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Wellness in the workplace: Why is it important?


Workplace wellness is no passing trend. Its roots can be traced back to Johnson & Johnson’s 1979 Live for Life programme, which is widely regarded as being the prototype for corporate wellness programs, and the following years saw the normalisation of corporate wellness programmes as we know them today. We know that 75.5% of adults are in employment, spending an average of a third of their waking hours in the workplace. This, coupled with the fact that 14.7% of people experience mental health issues in the workplace, points to a very clear need for employers to take the wellbeing of their team members seriously. So far, some action has been taken: our report has found that 34% of people regularly work from home to focus on their mental health and wellbeing. But could more be done to focus on employee wellbeing?

We’ve looked at where we’re at currently and what more needs to be done to ensure wellness in the workplace get the attention it deserves.

The state of workplace wellness in the UK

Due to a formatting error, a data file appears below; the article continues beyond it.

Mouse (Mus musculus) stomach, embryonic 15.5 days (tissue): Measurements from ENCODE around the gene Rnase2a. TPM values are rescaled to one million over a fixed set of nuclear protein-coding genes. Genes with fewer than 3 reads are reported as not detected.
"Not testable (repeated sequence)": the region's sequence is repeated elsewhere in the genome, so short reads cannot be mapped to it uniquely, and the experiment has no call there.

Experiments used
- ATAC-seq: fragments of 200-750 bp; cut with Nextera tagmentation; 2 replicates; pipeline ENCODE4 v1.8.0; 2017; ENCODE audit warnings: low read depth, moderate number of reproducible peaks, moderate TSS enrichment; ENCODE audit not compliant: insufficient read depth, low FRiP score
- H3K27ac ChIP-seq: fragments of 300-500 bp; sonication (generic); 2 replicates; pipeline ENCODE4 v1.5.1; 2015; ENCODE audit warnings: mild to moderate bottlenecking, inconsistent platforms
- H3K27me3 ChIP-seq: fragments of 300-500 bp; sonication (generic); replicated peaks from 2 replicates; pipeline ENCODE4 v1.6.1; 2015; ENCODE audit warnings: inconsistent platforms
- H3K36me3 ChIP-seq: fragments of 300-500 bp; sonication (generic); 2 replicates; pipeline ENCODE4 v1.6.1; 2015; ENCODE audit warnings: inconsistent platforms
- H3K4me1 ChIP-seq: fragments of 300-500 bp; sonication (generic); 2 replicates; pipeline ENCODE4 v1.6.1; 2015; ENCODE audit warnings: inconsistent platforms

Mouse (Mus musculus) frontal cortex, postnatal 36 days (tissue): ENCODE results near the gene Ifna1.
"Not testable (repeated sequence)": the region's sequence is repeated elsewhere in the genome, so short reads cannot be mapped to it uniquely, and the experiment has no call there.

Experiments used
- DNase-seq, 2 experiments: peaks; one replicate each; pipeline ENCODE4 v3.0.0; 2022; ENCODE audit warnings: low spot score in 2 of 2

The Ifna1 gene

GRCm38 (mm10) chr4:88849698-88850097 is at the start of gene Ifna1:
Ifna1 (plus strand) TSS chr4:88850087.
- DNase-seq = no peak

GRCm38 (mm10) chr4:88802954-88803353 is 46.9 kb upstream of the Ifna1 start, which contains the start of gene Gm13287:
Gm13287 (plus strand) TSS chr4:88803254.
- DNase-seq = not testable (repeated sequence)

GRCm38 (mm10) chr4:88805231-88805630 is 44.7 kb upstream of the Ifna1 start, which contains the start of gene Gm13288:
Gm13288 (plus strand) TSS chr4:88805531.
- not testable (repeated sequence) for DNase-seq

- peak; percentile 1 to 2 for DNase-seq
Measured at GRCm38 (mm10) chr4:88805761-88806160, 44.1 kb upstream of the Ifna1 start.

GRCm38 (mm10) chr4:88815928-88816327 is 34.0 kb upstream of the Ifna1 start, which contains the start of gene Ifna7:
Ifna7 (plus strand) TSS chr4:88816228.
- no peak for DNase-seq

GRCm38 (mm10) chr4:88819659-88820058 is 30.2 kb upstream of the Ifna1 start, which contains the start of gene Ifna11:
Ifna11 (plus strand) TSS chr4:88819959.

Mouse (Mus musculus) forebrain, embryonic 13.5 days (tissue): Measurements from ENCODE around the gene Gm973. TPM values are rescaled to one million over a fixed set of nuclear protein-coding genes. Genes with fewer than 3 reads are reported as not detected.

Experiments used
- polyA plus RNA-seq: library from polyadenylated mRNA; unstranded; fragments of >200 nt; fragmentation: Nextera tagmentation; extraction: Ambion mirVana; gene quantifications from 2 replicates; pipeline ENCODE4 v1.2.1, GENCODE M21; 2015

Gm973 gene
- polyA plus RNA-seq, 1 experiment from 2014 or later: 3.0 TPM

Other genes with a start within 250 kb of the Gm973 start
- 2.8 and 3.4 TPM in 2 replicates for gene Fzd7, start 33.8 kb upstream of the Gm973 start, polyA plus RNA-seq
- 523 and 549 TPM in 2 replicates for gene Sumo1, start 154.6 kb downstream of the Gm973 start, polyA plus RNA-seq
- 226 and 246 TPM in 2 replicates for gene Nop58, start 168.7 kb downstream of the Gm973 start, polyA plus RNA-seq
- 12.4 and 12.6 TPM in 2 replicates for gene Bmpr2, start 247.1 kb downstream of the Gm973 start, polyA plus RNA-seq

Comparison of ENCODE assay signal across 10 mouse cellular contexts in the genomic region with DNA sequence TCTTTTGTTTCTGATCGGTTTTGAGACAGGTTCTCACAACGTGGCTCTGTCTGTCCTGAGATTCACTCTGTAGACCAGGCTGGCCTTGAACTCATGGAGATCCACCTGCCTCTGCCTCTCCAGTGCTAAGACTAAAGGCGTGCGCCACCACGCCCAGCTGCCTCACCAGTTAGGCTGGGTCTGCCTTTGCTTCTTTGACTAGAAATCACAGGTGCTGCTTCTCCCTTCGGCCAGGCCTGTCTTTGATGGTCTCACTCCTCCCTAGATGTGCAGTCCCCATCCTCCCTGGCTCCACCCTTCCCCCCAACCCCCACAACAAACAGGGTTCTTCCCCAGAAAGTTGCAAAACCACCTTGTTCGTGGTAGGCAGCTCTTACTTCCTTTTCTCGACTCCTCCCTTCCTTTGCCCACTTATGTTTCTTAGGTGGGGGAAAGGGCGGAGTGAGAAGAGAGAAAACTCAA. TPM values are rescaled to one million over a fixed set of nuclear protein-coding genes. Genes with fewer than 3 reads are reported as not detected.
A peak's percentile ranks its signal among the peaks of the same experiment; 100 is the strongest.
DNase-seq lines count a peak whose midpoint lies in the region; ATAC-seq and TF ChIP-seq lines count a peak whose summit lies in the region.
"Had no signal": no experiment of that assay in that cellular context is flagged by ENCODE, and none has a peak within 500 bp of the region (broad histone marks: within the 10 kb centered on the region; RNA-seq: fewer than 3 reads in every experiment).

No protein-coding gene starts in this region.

Organisations across the UK vary significantly when it comes to how they address employee wellbeing. According to the CIPD’s 2018 Health and Well-Being at Work report, two-fifths of businesses have a standalone well-being strategy, while the remainder report a more flexible, ad-hoc approach to employee wellness. Most organisations offer at least one or more well-being benefits to employees, and more than half say that employee wellbeing is on the agendas of senior leaders. As a result, 44% of employers say their health and wellbeing activity has resulted in improved employee morale and engagement, with 31% reporting lower sickness absence.

So far, so good. But are employers walking the talk? According to the CIPD, budgetary constraints and achieving value for money are the most significant drivers when it comes to making decisions around employee wellness programmes, rather than managing identified health issues or employee feedback. While wellness is certainly becoming more of a priority of the majority of UK workplaces, for some, it’s more of a case of box-ticking and token gestures as opposed to a concerted, holistic approach that is structured and planned.

“There’s definitely been a shift in the approach to and attitude surrounding workplace wellness,” says Jen Christie, Director of employee wellness consultancy Rise Well and ex-recruitment director. “When I first started in recruitment, candidates would be mostly focused on salary and career development. Now, I’m seeing people asking about flexible work arrangements first and foremost – and that’s not just for people with children, either. People are asking about what’s important to them in their lives, rather than just their work, which is so important. We spend so many of our waking hours at work that it makes sense to ensure it’s a positive, healthy place to be.”